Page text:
Middle Eastern soccer associations have launched a campaign to put women’s football on par with men’s football in a region in which woman’s rights to play and pursue an athletic careers have been controversial.
The associations announced the campaign at the end of the two-day seminar “Women‘s Football In West Asia: Moving Ahead”, in the Jordanian capital Amman organised by the West Asian Football Federation (WAFF) and the Asian Football Development Project (AFDP), which is chaired and supported by FIFA vice- President Prince Ali Bin Al Hussein.
“An athletic woman is an empowered woman”
A statement at the end of the seminar chaired by FIFA Vice President and AFDP Chairman Prince Ali Bin Al Hussein defined “an athletic woman” as “an empowered woman who further empowers her community.”
“I am confident our discussions will enable us to make concrete recommendations for the next steps for the way forward for women’s football in our region. We have a lot of potential, let us make it happen”, Prince Ali Bin Al Hussein also explained.
The seminar was backed by the representatives of the UN, UEFA, the Asian Football Confederation (AFC) and the English FA with the campaign coming as women are demanding greater rights in a part of the world that has entered a period of dramatic political and social change.
The statement went to emphasise the right of women to play football irrespective of culture, religion and race; a women’s right to opt for football as a career rather than only as a sport; and football’s ability to promote gender equality and level the playing field on and off the pitch.
Call for appointments to Boards
The statement also called for the appointment of women to the boards of WAFF member associations, establishment of a WAFF women’s committee, creation of Under-16 and Under-19 women competitions in the Middle East (West Asia) as well as the compulsory rotation of hosting of subsidised WAFF women competitions.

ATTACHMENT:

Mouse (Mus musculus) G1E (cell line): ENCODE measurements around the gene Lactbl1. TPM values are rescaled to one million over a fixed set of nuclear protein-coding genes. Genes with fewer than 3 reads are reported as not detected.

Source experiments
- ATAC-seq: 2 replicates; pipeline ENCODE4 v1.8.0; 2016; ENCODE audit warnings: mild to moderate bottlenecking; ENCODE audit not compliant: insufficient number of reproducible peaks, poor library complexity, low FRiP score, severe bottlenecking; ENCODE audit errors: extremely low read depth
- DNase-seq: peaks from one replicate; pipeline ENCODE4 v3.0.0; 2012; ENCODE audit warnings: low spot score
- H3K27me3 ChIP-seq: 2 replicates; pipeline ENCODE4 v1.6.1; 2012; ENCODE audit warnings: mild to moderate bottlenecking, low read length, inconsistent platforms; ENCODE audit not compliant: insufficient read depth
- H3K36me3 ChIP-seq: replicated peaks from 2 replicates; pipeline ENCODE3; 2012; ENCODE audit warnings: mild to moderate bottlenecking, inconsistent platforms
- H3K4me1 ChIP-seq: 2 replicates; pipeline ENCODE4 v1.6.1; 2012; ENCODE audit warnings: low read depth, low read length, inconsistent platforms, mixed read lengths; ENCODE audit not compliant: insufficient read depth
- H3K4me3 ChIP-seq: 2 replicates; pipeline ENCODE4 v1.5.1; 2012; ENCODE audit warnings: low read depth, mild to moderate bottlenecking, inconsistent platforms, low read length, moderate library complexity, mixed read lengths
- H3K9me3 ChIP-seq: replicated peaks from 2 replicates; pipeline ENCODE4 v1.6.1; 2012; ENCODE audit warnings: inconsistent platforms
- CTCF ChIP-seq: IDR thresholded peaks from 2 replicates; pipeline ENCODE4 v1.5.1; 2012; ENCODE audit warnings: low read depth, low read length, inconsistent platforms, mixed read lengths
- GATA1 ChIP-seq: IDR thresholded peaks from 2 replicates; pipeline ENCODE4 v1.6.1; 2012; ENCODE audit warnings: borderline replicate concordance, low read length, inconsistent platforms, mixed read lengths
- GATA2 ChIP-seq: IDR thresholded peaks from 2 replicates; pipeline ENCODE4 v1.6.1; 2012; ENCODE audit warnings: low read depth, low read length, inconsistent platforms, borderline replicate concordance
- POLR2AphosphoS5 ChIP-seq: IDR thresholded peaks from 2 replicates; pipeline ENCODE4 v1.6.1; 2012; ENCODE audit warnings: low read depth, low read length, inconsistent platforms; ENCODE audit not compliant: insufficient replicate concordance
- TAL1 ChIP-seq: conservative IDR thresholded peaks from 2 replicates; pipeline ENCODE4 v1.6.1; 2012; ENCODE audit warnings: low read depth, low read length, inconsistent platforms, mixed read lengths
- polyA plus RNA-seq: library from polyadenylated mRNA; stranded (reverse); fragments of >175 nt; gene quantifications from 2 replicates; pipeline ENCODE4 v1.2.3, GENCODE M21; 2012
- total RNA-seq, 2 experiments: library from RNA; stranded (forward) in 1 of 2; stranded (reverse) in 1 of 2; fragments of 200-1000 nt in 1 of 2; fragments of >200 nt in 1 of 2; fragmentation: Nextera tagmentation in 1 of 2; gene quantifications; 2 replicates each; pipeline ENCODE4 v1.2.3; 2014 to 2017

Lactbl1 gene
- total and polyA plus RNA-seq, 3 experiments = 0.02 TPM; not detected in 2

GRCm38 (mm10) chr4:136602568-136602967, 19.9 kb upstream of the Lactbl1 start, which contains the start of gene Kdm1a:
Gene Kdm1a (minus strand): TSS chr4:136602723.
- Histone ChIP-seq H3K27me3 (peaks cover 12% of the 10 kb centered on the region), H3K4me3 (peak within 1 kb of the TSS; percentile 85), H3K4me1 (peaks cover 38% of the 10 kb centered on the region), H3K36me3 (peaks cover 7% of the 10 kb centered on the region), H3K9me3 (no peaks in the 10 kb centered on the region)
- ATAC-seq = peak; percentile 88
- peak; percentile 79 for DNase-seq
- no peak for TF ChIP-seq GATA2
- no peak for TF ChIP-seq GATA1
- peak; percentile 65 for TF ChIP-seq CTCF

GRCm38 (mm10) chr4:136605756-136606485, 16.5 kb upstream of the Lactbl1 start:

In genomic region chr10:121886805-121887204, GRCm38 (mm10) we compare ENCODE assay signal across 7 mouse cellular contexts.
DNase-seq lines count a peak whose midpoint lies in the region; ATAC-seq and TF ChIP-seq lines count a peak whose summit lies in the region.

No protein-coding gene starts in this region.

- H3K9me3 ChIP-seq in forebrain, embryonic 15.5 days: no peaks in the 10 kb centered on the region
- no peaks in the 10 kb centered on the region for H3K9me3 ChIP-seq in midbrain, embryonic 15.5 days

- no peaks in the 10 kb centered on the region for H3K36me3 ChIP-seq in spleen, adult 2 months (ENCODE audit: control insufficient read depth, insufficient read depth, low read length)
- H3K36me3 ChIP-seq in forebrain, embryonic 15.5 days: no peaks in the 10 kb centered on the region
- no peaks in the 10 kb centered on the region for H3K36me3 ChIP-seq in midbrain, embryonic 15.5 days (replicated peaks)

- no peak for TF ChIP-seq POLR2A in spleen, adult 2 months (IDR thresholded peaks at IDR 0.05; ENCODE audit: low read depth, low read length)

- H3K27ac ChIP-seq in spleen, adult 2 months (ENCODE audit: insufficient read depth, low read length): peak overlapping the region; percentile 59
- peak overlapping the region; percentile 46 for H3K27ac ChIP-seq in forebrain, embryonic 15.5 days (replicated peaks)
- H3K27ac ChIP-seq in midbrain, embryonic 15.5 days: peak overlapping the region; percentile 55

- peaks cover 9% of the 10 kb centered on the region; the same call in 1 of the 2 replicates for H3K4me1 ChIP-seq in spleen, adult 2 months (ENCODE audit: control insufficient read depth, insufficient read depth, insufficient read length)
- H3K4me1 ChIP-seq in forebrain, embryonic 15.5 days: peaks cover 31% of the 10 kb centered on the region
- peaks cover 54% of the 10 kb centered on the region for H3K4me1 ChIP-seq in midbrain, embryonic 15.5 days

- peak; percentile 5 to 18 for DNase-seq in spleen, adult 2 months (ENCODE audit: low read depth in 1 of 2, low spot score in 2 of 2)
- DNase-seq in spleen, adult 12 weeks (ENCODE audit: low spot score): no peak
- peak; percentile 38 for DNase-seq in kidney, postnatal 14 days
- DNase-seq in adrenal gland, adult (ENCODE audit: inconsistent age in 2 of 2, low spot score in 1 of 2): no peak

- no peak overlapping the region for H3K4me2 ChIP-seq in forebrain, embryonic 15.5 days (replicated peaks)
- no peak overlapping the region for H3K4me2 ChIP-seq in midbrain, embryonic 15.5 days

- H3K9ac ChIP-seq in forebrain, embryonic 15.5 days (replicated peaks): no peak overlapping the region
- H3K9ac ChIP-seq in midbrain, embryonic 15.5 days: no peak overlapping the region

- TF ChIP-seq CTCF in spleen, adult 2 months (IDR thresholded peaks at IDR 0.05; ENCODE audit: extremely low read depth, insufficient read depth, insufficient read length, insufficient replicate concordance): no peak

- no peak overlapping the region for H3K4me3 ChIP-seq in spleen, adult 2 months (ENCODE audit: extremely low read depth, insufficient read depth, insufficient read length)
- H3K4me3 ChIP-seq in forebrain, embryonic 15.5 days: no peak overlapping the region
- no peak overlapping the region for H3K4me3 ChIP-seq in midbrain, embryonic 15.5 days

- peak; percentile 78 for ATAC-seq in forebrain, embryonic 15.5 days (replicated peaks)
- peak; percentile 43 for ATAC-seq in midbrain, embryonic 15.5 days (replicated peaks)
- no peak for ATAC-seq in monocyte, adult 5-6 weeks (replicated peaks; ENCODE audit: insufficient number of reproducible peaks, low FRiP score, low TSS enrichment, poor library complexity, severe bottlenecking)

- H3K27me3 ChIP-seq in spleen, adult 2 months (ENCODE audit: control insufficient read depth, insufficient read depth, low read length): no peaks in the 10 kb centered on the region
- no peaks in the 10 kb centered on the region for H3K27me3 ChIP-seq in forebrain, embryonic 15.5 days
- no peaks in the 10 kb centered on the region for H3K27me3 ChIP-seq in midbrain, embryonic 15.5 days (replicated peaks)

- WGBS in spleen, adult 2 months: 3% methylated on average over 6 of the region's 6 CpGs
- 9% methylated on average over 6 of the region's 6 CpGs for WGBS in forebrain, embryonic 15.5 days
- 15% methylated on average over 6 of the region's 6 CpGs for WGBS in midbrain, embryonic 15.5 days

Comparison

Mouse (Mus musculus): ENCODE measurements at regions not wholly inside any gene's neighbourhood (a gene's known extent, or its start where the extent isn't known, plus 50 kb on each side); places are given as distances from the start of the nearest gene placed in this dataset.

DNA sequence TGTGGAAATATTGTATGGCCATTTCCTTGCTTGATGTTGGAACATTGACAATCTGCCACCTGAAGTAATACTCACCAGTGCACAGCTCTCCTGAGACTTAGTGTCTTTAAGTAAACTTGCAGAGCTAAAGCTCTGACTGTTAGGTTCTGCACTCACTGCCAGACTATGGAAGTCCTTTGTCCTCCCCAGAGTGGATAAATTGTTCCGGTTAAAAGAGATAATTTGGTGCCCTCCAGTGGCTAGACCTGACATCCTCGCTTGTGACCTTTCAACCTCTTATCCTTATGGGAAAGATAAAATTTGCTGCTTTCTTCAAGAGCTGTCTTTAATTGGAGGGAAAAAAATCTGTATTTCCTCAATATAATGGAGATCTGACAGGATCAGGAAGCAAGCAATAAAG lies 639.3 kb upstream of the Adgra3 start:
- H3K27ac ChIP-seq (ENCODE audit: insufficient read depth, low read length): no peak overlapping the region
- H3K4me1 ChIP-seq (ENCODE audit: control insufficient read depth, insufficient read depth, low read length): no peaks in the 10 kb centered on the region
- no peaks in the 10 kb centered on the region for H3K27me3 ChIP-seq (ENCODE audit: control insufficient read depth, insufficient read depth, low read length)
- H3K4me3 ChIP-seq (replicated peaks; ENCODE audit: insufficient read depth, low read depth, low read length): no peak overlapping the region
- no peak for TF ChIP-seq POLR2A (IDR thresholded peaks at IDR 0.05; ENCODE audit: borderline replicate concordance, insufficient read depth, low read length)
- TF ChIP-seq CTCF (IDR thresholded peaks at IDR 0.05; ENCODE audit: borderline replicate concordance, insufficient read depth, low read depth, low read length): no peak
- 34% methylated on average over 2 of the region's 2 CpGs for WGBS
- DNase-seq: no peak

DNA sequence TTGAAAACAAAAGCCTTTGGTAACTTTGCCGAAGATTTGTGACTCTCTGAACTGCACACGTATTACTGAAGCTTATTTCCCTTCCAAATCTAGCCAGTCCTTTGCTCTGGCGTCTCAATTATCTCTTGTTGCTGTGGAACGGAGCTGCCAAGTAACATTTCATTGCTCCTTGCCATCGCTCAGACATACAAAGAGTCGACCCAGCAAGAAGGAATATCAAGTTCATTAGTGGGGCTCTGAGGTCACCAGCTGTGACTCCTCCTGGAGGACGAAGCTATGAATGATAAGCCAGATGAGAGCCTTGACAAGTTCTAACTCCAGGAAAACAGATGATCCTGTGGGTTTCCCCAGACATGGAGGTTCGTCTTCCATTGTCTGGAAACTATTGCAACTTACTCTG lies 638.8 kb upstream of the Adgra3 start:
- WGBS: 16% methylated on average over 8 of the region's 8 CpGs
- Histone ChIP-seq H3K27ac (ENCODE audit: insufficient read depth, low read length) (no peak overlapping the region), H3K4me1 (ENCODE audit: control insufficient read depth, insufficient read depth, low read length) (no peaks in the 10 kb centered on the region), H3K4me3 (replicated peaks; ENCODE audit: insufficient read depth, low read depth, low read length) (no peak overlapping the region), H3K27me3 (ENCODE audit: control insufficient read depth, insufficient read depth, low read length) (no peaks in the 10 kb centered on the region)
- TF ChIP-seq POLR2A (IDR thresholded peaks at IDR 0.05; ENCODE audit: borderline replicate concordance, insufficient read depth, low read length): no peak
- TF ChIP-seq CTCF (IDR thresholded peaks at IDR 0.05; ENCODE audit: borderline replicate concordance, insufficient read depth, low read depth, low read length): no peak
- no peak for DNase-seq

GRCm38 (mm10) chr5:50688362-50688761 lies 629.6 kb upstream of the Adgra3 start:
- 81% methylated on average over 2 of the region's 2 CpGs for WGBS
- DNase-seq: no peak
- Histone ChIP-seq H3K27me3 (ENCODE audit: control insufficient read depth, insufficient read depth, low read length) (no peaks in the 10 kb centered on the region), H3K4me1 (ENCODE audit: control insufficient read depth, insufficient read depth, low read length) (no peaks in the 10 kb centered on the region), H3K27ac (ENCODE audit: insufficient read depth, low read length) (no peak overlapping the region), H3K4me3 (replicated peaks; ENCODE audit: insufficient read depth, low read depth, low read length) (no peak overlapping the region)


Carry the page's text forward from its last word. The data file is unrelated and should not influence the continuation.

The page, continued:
The campaign will start with a WAFF Girls Football Festival on International Women’s Day on March 8.
“Female athletes in the Middle East face pressures that include family, religion, politics, and culture,” said a recent study entitled ‘Muslim Female Athletes and the Hijab’ by Geoff Harkness, a sociologist at Northwestern University’s campus in Qatar, and one of his basketball playing students, Samira Islam.
In 2012 Human Rights Watch accused Saudi Arabia of deferring to conservative forces who claim that female sports contradict social and cultural values. The groups report came as the kingdom dropped a plan to build a stadium in 2014 designed to allow women who are barred from attending football matches because of the kingdom’s strict public gender segregation to watch games.
Prince Ali last year waged a successful campaign to get FIFA to overturn a FIFA ban agree on the wearing of the hijab after suggestions that the conventional head- scarf does not comply with safety requirements.